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PT Molajaya Samudera Crew Management is a recruitment and placement company located in Jakarta and Bali, Indonesia.

We have been doing recruitment and placement of highly qualified and experienced Indonesian crew, fishing crew & seafood processor for working on fishing vessel and seafood processing plant in Asia, Australia and Europe for more than 26 years.

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Salmon size and weight drop cause raises controversy

krill. (Photo Credit: MAR-ECO/Oystein Paulsen/CC BY-SA 3.0)
Click on the flag for more information about United Kingdom UNITED KINGDOM
Thursday, August 07, 2014, 03:00 (GMT + 9)

In response to concerns expressed in a British newspaper as to the future of salmon stocks, an important international organization addressed certain issues considered the most likely cause of the decrease in size and weight of the returning salmon to British waters.
According to an article published in The Telepgraph newspaper, overfishing sandeels and krill might be the cause for the salmon not to have sufficient food at sea but The Marine Ingredients Organisation (IFFO) does not agree on this conclusion.
“The only significant fishing for krill is conducted in the Southern Hemisphere (Antarctica) far away from the feeding grounds for the Atlantic salmon. Secondly, the fishing for sandeels (which are only found in the North Sea) is carefully monitored by the International Council for the Exploration of the Sea (ICES),” explains Andrew Jackson, IFFO Technical Director, in a letter sent to the editor of the British newspaper.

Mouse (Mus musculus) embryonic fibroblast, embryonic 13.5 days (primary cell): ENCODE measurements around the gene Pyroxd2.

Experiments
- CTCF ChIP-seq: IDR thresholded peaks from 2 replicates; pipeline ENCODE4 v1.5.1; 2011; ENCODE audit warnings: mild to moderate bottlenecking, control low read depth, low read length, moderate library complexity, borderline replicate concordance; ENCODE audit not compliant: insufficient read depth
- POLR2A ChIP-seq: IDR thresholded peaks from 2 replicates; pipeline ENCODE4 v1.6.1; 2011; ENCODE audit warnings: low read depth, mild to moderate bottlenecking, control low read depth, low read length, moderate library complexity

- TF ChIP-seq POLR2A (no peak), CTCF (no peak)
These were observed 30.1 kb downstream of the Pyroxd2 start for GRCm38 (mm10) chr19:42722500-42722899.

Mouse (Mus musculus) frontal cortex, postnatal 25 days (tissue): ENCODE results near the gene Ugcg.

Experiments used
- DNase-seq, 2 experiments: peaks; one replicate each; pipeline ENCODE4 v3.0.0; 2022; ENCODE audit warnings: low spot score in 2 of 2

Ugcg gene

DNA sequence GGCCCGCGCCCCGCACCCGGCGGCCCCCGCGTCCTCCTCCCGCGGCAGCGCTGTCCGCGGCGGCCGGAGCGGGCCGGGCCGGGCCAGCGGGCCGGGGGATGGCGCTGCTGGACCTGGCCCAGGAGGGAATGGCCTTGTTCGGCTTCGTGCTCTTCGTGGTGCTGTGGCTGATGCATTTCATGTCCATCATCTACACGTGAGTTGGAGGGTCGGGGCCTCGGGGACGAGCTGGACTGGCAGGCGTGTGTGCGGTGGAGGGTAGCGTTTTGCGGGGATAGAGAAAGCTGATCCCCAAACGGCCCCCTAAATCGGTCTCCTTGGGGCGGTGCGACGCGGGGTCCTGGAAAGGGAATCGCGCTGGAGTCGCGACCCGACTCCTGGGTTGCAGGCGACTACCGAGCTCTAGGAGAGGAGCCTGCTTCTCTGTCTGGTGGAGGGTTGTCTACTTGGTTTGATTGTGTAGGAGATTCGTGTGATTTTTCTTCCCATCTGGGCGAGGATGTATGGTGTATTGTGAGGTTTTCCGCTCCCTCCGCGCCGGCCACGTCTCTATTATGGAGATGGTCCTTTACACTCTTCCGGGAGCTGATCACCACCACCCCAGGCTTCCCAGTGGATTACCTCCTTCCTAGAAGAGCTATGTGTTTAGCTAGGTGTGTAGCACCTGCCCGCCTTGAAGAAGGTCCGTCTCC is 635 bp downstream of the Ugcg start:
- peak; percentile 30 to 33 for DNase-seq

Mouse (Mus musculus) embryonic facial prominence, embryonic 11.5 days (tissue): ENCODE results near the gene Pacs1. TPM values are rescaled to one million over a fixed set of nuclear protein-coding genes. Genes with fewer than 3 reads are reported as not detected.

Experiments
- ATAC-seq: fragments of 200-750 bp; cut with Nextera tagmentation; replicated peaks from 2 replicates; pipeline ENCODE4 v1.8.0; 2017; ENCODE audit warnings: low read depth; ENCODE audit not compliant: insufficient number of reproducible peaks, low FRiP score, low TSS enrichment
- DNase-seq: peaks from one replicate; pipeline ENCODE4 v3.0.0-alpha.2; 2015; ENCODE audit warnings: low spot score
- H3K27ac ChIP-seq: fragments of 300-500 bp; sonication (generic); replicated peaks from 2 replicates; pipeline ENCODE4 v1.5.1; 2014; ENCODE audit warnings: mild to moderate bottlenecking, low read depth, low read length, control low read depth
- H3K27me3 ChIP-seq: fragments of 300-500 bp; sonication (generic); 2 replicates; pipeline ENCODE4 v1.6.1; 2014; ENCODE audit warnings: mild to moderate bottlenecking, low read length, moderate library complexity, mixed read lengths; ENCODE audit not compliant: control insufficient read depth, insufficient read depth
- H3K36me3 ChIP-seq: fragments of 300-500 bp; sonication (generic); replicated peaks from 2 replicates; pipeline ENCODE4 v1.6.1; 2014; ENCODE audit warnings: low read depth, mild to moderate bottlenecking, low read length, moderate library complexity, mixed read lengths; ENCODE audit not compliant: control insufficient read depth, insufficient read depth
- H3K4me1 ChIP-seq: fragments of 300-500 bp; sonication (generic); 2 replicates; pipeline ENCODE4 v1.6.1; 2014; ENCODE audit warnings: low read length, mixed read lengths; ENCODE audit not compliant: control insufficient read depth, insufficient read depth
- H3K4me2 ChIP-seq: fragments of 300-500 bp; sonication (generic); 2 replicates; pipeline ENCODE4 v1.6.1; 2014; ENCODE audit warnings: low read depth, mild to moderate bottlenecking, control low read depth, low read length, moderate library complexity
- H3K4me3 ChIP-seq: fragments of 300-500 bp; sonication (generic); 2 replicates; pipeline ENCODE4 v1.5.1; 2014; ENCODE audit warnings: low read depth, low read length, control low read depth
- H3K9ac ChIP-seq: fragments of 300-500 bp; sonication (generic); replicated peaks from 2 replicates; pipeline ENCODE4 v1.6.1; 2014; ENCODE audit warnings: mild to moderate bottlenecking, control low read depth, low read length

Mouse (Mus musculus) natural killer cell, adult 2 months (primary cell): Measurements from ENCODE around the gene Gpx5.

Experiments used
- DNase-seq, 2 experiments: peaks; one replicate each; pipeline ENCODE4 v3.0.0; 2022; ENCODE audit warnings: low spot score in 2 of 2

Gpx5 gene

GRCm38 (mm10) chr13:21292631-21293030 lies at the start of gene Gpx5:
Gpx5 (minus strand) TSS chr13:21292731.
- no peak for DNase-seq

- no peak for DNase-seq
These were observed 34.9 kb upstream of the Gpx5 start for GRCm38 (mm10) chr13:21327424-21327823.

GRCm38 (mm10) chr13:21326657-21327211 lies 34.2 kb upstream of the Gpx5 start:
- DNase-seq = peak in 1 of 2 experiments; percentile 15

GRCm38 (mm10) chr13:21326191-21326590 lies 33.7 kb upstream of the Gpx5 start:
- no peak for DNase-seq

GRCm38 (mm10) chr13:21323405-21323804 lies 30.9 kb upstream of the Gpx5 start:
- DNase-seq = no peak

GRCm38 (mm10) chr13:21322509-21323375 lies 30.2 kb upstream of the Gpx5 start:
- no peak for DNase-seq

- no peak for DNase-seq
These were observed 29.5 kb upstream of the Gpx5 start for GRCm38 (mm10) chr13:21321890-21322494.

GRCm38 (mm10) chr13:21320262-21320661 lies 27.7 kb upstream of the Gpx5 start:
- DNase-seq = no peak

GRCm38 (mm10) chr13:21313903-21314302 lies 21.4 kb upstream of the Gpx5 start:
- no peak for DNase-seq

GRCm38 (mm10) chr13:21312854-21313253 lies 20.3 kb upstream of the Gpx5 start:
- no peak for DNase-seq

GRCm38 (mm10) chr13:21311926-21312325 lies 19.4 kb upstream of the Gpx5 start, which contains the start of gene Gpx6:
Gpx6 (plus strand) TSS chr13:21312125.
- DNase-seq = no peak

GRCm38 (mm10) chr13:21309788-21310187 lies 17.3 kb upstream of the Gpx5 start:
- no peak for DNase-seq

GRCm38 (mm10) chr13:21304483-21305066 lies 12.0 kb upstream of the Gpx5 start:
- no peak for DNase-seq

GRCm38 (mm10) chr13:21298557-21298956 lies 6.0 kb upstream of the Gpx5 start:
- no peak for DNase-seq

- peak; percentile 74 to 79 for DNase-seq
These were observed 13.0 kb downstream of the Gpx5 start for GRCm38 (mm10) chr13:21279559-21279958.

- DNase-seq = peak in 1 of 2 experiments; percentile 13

Another issue he clarifies is the fact that the article suggests that sandeels are being caught for the production of fertilizers but Jackson stresses it is “totally erroneous,” since these species are intended for the production of marine ingredients for human and animal nutrition.
IFFO supports the research conducted by Professor Chris Todd of St Andrew’s University, concluding that the primary cause of the low weight of returning salmon to Scotland is due to the warming of the seas in the North Atlantic.
“My research, in collaboration with Marine Scotland Science, has focused not on mortality rates and population decline, but on the changes in size and quality of salmon returning to Scottish rivers over the past 50 years. This variation seems to stem from the effects of climate change on the ocean, and the anomalously high temperatures salmon find in the North Atlantic,” Todd points out.
This research has been developed with funding from the European Commission, the Atlantic Salmon Trust (AST), the Association of Salmon Fishery Boards for Scotland (ASFB), and the Fishmongers Company.
The researcher explains that a returning salmon, known as a grilse, will have grown 100-fold in size from the rich feeding to be found at sea but between 80-90 per cent of grilse, and fewer still multi-winter fish, will not survive their journey due to the risks experienced.
Todd states that over millions of years salmon have survived ice ages and eras of global warming and that helping salmon populations recover naturally is clearly a better strategy than rearing them artificially. 


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